Coming Alongside a Jetty

The Drop Zone

Bob Couper shares his pearls of wisdom for coming alongside a jetty.

Before coming alongside a jetty or other marine structure, do a dry run to check out the conditions of the approach to the berth. In particular, check the water depth and the strength and direction of any wind and/or tidal flow. Work out how these are going to affect the required manoeuvres using both the rudder and the motor to steer the boat along the desired path.

Although it is normally best to make an approach up-tide, look at what alternative approaches are possible. Then clear the decks and position crew, lines and fenders accordingly. Keep the boat speed slow but fast enough to maintain steerage. Use bursts of power from the motor rather than continuous drive. If the approach starts to look wrong, never be too proud to immediately abort the approach and start all over again after a rethink.

 

Stern first or bow first?

Check whether it would be easier to approach stern first rather than bow first. New skippers commonly make the mistake of thinking that the boat will steer like a car (eg the “bow” will follow the line being steered). This is not so. Overall, the shape of a particular boat’s underwater surfaces will determine how it turns. But in general, with the keel down, the location of the pivot point about which most trailable yachts will turn is approximately one-third of the waterline length back from the bow (eg near the mast step). With the keel up, the pivot point moves further aft, resulting in the boat “skidding” further sideways in a turn. This effect is amplified on yachts with little or no skeg.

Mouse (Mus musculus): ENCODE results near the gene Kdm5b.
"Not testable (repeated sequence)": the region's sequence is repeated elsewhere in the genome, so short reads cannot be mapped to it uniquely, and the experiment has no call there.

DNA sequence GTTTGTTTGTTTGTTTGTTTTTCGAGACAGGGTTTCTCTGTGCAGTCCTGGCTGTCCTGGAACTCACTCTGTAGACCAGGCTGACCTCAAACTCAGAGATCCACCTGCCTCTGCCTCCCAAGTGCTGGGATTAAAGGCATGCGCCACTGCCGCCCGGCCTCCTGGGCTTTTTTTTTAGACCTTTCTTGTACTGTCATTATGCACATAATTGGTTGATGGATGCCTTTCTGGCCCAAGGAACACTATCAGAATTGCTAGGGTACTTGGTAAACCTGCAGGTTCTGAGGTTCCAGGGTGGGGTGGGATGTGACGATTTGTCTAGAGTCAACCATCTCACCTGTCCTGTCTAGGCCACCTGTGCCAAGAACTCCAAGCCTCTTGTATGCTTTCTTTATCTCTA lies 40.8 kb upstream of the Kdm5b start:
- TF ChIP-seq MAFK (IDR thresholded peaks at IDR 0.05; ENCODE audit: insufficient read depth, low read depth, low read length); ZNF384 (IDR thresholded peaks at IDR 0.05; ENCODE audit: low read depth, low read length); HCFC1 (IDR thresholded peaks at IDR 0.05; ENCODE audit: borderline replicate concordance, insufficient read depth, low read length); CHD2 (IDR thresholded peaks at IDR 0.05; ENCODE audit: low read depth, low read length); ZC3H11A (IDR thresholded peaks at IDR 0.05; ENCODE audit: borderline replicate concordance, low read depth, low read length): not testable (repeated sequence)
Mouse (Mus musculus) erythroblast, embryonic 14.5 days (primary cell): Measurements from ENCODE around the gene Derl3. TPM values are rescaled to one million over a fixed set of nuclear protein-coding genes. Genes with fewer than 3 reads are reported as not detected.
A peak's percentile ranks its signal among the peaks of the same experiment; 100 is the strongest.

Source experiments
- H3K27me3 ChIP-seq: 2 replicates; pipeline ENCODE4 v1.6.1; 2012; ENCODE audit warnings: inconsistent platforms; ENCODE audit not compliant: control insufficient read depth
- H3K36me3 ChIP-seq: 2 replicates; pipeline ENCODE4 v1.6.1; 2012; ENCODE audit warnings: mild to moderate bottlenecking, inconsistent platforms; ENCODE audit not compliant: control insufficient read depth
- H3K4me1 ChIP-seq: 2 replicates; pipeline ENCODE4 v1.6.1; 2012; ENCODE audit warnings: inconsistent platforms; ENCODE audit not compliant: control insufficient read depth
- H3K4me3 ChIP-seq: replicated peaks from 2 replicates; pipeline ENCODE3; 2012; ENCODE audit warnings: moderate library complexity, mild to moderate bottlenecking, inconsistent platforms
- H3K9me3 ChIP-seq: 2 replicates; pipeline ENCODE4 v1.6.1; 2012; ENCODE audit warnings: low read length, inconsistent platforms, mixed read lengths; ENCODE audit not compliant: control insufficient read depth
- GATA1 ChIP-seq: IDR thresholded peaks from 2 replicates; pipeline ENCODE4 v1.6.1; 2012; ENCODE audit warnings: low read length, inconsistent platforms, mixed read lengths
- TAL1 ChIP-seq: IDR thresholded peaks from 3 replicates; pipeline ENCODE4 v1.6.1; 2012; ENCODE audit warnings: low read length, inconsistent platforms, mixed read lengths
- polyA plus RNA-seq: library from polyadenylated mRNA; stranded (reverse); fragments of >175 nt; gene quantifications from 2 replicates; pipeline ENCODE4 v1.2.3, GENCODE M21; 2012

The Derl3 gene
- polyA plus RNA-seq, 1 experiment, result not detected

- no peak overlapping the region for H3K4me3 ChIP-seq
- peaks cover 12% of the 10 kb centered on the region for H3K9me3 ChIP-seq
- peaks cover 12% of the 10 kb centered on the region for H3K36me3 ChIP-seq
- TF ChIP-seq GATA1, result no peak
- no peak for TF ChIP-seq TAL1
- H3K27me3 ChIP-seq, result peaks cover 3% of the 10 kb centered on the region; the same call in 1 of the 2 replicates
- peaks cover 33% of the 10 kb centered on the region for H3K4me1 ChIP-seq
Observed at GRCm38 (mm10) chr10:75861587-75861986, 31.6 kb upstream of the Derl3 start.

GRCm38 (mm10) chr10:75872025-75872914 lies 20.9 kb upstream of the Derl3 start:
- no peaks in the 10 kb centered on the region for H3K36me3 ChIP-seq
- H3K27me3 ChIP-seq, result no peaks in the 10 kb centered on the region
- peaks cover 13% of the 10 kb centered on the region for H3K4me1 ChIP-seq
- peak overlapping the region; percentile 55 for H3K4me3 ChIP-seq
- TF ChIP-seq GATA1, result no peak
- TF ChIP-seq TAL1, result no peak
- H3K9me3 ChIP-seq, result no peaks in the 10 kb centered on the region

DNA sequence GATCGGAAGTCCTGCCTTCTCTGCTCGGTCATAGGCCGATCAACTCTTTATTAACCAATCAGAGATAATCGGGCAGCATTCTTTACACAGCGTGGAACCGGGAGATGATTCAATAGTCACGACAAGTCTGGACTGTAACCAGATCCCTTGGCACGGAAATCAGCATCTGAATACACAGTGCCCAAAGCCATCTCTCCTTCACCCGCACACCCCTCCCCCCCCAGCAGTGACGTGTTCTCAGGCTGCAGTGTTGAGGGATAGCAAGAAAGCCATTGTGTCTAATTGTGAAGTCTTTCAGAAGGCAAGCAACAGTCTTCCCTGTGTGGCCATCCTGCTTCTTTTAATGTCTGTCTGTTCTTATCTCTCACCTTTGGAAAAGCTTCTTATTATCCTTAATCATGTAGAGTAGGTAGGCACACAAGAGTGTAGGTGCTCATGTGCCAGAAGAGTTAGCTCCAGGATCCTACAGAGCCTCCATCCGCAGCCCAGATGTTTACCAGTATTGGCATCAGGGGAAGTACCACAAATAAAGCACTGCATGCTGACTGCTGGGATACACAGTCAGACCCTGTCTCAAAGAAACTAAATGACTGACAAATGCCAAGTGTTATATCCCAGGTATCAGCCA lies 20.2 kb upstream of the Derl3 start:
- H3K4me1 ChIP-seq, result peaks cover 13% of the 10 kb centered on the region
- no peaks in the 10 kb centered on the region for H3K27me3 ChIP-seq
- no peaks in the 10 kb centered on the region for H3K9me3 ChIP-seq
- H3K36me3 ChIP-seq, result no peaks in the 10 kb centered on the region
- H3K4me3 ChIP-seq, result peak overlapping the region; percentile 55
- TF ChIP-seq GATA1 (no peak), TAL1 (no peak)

In each case, steer to place the pivot point where you want it to go. The bow will swing less than the pivot point and the stern further as the boat pivots. Course alterations are therefore carried out in somewhat of a controlled slide to keep the pivot point online and the bow and stern clear of obstructions.

 

Final approach

During the final approach, a crew member should be allocated the task of taking the first line ashore to secure the boat. The midships breast line at the boat’s point of maximum beam is a very powerful tool and should be used as the first line ashore whenever possible. A back mooring hitch can be used to quickly tie the line to a bollard. With the breast line secured, the bow and stern will remain in position, allowing time to secure the other dock lines.

 

A “snotter” can make the task of landing the first line ashore easier. This is a line that is around 1½ times the length of the boat with a large soft eye in either end. Place the eyes over the bow and stern cleats respectively to allow the shore crew member to manoeuvre both the bow and stern using the one line. If the boat is being single-handed, the loop can be merely dropped over a jetty cleat or bollard to hold it temporarily in place as the skipper arranges the final dock lines.

 

Sourced from www.mysailing.com.au

This story first appeared in Cruising Helmsman February 2010

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